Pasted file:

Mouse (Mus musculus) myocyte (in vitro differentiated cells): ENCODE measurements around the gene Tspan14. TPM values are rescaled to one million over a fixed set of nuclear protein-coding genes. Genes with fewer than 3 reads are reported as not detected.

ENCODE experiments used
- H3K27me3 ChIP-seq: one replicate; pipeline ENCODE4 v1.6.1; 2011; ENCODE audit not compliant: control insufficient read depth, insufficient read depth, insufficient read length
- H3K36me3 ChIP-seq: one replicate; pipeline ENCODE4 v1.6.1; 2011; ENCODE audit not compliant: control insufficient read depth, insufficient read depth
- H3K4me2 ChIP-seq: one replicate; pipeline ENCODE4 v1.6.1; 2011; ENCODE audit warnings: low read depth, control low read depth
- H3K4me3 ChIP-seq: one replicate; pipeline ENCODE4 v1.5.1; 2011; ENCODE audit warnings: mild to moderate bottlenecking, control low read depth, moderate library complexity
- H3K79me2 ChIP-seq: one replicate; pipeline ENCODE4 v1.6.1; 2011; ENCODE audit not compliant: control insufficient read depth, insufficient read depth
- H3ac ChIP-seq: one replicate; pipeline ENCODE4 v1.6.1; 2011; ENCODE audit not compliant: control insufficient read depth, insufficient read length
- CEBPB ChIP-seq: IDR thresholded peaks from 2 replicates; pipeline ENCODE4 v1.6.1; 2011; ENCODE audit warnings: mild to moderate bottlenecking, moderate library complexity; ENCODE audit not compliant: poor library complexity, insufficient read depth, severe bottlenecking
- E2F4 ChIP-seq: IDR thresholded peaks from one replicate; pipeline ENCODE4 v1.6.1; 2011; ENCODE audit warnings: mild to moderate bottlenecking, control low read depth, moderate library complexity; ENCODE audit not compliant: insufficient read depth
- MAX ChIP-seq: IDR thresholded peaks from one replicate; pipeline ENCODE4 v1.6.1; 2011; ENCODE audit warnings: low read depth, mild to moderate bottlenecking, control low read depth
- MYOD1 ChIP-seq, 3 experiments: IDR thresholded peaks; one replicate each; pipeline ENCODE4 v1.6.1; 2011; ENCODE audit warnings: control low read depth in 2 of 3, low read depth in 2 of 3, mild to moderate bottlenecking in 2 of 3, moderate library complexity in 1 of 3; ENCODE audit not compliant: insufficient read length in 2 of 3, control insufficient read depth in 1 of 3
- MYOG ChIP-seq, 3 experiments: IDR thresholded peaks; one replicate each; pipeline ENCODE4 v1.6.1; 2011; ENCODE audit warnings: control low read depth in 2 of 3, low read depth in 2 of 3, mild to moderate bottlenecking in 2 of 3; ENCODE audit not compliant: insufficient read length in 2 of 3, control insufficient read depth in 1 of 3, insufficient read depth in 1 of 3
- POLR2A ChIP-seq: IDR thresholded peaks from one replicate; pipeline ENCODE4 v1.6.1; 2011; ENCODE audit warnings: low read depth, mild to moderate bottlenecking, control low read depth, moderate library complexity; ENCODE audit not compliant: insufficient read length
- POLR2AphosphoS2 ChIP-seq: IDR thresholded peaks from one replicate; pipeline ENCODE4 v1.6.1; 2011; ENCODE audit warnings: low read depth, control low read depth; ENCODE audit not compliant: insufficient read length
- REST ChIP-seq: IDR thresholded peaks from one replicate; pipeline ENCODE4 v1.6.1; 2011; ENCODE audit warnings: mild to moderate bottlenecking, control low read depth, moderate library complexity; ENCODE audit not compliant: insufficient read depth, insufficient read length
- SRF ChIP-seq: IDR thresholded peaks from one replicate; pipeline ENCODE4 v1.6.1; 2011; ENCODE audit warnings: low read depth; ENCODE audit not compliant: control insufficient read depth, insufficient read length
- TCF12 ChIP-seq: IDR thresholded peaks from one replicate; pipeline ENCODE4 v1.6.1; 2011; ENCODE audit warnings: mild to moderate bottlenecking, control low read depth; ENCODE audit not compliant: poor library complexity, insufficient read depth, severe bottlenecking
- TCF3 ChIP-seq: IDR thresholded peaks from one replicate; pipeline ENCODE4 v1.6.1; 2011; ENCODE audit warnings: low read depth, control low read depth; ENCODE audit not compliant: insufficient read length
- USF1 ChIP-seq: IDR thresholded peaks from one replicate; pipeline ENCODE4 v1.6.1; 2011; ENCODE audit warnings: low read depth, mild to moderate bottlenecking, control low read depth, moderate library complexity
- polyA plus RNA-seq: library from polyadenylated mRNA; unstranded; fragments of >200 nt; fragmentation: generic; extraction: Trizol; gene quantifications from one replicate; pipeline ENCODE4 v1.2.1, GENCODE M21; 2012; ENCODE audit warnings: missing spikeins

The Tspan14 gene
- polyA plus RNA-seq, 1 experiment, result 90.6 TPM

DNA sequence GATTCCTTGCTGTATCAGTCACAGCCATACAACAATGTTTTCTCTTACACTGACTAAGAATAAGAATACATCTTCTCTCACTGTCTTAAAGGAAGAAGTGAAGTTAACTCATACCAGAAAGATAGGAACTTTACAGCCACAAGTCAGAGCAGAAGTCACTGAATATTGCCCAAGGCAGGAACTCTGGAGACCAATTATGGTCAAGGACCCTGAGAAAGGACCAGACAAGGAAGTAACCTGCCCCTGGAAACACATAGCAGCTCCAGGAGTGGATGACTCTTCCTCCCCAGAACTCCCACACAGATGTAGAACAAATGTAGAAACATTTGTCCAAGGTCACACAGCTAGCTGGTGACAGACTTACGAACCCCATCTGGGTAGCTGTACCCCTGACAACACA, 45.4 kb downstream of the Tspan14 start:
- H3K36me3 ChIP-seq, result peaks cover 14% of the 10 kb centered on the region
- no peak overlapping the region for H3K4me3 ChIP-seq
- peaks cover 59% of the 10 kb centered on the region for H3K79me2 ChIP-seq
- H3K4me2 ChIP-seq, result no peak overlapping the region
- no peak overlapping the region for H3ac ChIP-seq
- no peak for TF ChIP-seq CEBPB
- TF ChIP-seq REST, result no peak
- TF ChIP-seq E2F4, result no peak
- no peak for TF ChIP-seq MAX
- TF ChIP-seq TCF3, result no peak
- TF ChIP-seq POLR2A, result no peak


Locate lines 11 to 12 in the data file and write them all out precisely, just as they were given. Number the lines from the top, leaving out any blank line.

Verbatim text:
- MAX ChIP-seq: IDR thresholded peaks from one replicate; pipeline ENCODE4 v1.6.1; 2011; ENCODE audit warnings: low read depth, mild to moderate bottlenecking, control low read depth
- MYOD1 ChIP-seq, 3 experiments: IDR thresholded peaks; one replicate each; pipeline ENCODE4 v1.6.1; 2011; ENCODE audit warnings: control low read depth in 2 of 3, low read depth in 2 of 3, mild to moderate bottlenecking in 2 of 3, moderate library complexity in 1 of 3; ENCODE audit not compliant: insufficient read length in 2 of 3, control insufficient read depth in 1 of 3